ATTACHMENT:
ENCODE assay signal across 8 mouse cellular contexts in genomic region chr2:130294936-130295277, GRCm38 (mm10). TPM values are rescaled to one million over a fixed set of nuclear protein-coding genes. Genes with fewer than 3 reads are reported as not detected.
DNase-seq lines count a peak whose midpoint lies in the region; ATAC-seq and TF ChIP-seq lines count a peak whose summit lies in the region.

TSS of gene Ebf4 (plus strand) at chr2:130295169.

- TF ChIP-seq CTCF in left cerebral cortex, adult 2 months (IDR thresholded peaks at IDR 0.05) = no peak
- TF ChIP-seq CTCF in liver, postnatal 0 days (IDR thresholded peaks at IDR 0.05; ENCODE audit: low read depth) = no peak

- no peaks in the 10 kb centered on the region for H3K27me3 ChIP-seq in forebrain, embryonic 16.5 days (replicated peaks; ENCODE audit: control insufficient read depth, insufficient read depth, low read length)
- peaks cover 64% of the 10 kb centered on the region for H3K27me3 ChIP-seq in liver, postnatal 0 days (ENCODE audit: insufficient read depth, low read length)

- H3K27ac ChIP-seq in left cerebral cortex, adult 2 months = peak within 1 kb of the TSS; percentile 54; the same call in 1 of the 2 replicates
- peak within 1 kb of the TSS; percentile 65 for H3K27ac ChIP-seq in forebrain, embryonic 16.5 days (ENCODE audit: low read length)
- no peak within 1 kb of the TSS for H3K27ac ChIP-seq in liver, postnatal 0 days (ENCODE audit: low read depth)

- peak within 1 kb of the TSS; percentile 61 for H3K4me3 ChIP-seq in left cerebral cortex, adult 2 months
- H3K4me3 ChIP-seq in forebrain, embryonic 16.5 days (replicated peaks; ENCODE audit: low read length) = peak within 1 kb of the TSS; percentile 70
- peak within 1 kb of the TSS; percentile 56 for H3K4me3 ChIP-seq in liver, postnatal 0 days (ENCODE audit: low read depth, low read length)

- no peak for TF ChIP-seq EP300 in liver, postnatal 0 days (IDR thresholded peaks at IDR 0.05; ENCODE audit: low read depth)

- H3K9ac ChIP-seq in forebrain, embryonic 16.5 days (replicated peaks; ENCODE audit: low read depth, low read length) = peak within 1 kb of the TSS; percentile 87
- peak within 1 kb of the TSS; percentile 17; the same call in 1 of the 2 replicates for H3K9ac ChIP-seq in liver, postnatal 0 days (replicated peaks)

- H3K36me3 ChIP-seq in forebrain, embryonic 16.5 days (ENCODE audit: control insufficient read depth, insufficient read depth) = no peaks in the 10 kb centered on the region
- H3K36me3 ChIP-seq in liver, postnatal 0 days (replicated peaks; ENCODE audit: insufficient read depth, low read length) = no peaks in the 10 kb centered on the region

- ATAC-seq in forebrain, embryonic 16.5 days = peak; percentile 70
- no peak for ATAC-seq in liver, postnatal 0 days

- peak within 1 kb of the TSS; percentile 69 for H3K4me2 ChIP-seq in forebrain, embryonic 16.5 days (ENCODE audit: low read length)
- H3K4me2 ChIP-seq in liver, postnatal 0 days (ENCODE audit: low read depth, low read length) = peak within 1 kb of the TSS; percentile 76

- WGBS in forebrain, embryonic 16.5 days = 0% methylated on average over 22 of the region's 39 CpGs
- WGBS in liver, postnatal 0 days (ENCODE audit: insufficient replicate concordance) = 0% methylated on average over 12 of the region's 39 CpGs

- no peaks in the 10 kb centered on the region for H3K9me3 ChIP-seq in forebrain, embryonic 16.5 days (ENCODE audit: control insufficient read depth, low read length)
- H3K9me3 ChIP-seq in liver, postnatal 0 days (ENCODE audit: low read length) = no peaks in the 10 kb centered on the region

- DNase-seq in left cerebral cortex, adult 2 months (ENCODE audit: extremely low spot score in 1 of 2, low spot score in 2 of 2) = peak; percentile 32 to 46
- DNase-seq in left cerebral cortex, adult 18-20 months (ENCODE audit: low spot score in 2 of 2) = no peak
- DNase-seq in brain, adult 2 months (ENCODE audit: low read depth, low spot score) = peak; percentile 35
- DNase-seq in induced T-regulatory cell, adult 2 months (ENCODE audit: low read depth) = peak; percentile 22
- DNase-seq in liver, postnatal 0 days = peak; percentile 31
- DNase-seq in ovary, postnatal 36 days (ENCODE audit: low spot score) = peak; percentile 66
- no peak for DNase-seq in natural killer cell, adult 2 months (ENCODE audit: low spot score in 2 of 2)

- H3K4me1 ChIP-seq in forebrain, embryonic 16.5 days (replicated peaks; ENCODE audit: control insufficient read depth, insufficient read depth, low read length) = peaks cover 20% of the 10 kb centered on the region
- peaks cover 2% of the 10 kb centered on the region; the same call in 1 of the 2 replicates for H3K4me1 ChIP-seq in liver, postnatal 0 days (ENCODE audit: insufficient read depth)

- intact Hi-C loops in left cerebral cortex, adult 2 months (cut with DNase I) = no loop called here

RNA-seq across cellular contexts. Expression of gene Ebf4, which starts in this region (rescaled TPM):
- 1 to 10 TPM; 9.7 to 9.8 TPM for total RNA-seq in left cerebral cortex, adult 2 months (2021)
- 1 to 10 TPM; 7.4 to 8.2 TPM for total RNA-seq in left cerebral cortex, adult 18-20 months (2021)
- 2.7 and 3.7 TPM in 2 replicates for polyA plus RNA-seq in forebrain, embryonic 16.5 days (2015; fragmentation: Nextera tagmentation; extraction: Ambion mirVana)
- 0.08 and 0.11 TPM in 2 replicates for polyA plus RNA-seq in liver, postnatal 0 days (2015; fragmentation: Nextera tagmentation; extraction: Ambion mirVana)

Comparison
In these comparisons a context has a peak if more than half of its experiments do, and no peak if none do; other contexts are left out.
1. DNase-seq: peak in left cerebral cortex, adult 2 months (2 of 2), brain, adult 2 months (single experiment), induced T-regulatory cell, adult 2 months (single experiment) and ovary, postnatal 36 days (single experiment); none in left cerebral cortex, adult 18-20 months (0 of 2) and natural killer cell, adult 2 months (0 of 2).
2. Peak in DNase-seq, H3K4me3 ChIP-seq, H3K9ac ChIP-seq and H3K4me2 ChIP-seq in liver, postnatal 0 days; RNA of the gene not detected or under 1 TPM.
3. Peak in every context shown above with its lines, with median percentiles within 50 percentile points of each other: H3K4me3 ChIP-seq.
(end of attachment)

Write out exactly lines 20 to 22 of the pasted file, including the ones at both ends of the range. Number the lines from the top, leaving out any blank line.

- no peak for ATAC-seq in liver, postnatal 0 days

- peak within 1 kb of the TSS; percentile 69 for H3K4me2 ChIP-seq in forebrain, embryonic 16.5 days (ENCODE audit: low read length)
- H3K4me2 ChIP-seq in liver, postnatal 0 days (ENCODE audit: low read depth, low read length) = peak within 1 kb of the TSS; percentile 76